Answers: “The Most Disruptive Biotech Discovery of 2015-Confirmed Live: October 19th, 5:15 pm”

What's Dave Lashmet's tease about the "Abscopal Effect" and Proton Beam Therapy for Stansberry Venture

By Travis Johnson, Stock Gumshoe, October 19, 2015

That’s a mysterious headline, right?

The pitch we’re looking at today is from Dave Lashmet at Stansberry, who’s selling his Stansberry Venture newsletter for $5,000 — and the carrot he’s dangling to get you to subscribe is this “most disruptive biotech discovery” … which, it turns out, is a form of radiation therapy that, in combination with cancer immunotherapy, has perhaps some potential for “abscopal” results.

Here’s part of the intro to the long ad letter, to give you a sense of what they’re teasing:

“At a behind-closed-doors industry meeting, the results of an incredible new discovery will be announced…

“Our team of analysts will be in the room to confirm this announcement live – and in just a few days, a tiny, early-stage company we’ve been following could make its investors a small fortune….

“Shortly after 5:15pm on Monday, October 19th, we’re doing something we have never done before.

“In conference room 005, at a convention center in the southwestern U.S., a group of biotech researchers will make a huge and important announcement…

“We’ll be in the room, in person – and if positive results are confirmed, as we expect – we’ll send out a full update to members of our e-mail list.

“By the next day, investors could be up as much as 100% or more.”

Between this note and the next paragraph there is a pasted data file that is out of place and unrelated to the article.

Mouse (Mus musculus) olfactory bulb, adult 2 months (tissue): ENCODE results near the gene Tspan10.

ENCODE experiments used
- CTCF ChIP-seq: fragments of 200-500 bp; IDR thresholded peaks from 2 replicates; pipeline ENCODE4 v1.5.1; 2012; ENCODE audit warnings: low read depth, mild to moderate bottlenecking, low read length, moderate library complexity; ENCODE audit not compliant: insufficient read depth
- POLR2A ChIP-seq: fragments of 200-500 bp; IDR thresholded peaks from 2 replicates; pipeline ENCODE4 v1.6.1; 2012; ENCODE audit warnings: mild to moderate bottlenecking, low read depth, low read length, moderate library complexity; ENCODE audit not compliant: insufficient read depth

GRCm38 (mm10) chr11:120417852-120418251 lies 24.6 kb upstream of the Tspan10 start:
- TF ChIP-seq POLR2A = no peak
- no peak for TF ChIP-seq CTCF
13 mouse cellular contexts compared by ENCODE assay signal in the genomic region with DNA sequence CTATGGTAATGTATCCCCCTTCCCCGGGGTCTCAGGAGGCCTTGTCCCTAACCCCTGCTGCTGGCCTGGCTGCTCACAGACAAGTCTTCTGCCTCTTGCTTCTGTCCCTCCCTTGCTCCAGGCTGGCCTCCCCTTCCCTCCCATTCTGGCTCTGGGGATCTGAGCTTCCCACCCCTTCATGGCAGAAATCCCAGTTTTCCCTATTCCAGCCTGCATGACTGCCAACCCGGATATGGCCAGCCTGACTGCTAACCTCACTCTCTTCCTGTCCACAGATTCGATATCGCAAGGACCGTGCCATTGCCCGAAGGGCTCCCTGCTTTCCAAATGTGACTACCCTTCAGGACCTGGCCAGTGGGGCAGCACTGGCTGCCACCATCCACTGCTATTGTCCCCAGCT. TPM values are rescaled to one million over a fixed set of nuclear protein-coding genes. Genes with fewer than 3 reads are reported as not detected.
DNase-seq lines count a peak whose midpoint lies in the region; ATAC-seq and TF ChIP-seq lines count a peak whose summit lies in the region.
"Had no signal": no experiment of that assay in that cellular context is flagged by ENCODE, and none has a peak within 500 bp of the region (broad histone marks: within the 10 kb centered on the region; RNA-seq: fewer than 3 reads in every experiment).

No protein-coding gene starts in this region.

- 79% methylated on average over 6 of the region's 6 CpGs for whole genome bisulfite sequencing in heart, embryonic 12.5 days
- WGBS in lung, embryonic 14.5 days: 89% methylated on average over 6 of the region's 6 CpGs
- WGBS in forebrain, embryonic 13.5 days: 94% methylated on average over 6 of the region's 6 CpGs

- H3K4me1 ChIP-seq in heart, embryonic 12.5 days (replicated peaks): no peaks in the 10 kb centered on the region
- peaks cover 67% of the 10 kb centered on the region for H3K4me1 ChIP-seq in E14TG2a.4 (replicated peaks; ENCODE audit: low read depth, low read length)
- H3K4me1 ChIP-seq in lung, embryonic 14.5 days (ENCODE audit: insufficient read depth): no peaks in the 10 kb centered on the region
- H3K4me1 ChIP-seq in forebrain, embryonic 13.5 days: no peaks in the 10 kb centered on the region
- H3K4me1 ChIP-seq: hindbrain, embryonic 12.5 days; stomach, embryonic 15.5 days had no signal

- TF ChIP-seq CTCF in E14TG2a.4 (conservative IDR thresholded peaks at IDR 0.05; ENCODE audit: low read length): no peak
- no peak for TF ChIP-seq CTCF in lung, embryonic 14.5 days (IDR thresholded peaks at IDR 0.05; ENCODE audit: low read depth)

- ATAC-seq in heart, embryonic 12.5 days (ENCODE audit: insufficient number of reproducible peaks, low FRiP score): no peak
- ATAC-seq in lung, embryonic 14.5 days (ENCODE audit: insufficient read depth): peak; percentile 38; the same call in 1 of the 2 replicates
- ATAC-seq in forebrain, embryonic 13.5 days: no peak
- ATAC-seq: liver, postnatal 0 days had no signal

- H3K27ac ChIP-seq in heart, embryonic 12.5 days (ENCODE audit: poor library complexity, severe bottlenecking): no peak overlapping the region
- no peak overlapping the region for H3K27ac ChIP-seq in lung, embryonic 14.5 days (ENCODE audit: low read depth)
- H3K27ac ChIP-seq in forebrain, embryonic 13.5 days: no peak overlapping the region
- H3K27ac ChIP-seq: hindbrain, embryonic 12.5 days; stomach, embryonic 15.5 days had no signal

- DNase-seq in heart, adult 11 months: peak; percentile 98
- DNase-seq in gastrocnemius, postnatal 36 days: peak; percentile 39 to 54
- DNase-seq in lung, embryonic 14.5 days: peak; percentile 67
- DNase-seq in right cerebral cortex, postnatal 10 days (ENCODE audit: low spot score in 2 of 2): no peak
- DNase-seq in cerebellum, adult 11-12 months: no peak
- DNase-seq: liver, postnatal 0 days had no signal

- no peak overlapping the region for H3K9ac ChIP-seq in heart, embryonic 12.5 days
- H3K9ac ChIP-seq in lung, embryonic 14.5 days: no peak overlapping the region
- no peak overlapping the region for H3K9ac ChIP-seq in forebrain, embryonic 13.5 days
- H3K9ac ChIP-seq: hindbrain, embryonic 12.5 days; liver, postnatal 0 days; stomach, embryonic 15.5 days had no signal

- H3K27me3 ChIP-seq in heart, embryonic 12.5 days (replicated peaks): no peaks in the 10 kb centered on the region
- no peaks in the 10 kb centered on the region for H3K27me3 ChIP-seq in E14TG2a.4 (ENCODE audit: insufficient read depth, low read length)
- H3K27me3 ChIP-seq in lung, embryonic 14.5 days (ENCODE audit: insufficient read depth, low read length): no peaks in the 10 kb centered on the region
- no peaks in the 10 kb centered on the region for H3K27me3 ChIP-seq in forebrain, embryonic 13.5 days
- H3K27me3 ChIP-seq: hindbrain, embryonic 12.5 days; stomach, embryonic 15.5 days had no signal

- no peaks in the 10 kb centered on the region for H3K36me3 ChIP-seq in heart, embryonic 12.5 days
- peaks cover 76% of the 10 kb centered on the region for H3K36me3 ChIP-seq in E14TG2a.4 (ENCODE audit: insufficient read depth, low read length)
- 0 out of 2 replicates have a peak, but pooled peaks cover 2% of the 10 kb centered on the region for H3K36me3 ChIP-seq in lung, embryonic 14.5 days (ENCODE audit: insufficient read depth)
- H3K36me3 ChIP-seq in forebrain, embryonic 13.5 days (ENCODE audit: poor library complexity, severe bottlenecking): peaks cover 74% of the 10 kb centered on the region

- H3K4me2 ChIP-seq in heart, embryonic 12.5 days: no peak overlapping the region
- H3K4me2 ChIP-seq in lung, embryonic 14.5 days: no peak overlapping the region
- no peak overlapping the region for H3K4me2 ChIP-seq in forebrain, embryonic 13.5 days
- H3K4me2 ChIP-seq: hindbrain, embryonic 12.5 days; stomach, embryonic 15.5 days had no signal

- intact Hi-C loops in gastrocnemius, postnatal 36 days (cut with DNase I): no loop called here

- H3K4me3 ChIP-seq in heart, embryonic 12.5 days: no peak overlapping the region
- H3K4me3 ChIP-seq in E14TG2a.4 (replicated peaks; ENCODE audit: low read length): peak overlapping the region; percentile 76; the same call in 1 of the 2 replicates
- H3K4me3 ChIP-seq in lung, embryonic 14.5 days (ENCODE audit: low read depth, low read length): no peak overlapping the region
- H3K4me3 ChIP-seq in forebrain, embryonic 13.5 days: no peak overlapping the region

Sounds mysterious, right? So which conference is this, what mysterious presentation is being made? How will this make us a “small fortune?”

The ad goes on for quite a while, but the basic gist is that Lashmet is following the advancement of radiation therapy, particularly the more advanced and specialized (and expensive) proton therapy, and that he’s sifting through the clinical trials now underway or being presented (including at this mysterious conference, today) because he thinks there’s a developing “abscopal” effect when radiation therapy is combined with immunotherapies.

The abscopal effect is something that folks don’t seem to understand very well yet, and from what I can tell it’s extremely rare, but it basically refers to physically targeted cancer therapy whose impact is spread throughout the body, far beyond the area targeted. In most cases, from what I can tell, this has been seen when local radiation treatment of a tumor has also had a profoundly positive impact on metastasized cancer — so even after a cancer has spread, treating it with radiation at a single point had a positive impact in fighting the tumors elsewhere in the body.

Here’s a little sampling of Lashmet’s description:

“The small company I want to tell you about today is one of the leaders in the field of proton beam therapy.

“And let me reiterate: This technology is already approved by the U.S. FDA. It’s already being used in dozens of treatment centers around the world.

“What’s such a huge deal here is that there’s been a new development which will make this therapy much more attractive to cancer patients…

“And when this information goes public, early investors are going to make extraordinary gains, in a very short time….